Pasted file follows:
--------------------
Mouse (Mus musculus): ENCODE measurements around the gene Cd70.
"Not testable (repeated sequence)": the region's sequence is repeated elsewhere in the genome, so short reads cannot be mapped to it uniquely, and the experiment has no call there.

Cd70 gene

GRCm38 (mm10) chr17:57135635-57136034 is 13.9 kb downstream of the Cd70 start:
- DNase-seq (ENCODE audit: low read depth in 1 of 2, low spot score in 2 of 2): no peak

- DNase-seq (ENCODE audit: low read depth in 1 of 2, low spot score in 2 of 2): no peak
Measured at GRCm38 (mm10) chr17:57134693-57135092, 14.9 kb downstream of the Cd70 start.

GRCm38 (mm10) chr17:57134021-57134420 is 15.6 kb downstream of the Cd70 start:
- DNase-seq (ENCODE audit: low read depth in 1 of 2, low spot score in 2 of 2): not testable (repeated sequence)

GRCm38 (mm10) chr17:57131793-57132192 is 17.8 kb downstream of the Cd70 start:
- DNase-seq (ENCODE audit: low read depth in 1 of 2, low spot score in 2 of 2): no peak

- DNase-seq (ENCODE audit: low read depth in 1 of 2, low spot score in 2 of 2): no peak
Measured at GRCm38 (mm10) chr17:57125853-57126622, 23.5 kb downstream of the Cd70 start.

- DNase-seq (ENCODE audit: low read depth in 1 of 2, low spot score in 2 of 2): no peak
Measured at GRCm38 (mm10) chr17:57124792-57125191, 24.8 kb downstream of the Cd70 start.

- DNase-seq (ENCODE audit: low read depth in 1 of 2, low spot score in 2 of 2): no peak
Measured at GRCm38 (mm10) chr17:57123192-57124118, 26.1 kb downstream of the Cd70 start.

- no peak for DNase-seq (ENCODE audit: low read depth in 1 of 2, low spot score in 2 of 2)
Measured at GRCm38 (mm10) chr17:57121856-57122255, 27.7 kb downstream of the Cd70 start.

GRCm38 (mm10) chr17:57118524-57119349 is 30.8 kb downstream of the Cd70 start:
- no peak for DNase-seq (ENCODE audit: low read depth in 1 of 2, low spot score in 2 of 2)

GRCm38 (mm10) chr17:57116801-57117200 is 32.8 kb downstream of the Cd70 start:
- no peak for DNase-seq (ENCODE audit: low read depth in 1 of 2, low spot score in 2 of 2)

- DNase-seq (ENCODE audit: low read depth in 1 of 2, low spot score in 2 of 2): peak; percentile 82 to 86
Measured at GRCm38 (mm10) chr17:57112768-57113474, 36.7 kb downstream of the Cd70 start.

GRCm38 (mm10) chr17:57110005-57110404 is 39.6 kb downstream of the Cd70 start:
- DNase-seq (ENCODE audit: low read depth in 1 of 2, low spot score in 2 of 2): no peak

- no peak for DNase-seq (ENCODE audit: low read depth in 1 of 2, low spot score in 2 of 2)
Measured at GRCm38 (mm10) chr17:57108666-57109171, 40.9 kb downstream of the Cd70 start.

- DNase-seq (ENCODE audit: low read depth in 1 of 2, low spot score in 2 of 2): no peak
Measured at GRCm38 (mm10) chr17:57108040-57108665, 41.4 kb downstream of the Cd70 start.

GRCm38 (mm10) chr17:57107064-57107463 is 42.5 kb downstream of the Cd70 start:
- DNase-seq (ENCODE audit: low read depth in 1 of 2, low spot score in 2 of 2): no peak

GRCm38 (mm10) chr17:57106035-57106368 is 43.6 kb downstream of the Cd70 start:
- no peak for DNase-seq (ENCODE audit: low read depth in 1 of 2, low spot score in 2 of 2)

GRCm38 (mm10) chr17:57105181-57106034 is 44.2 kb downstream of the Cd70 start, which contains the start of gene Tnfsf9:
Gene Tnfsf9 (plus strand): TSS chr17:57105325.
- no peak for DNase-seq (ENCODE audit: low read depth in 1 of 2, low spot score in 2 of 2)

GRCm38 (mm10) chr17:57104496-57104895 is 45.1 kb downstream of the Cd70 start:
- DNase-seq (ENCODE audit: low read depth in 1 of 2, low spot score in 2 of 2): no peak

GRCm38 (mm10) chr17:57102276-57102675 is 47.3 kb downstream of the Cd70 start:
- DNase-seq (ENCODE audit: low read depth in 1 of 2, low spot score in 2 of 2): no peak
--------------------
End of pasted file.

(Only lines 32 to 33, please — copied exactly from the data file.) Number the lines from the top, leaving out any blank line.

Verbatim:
GRCm38 (mm10) chr17:57107064-57107463 is 42.5 kb downstream of the Cd70 start:
- DNase-seq (ENCODE audit: low read depth in 1 of 2, low spot score in 2 of 2): no peak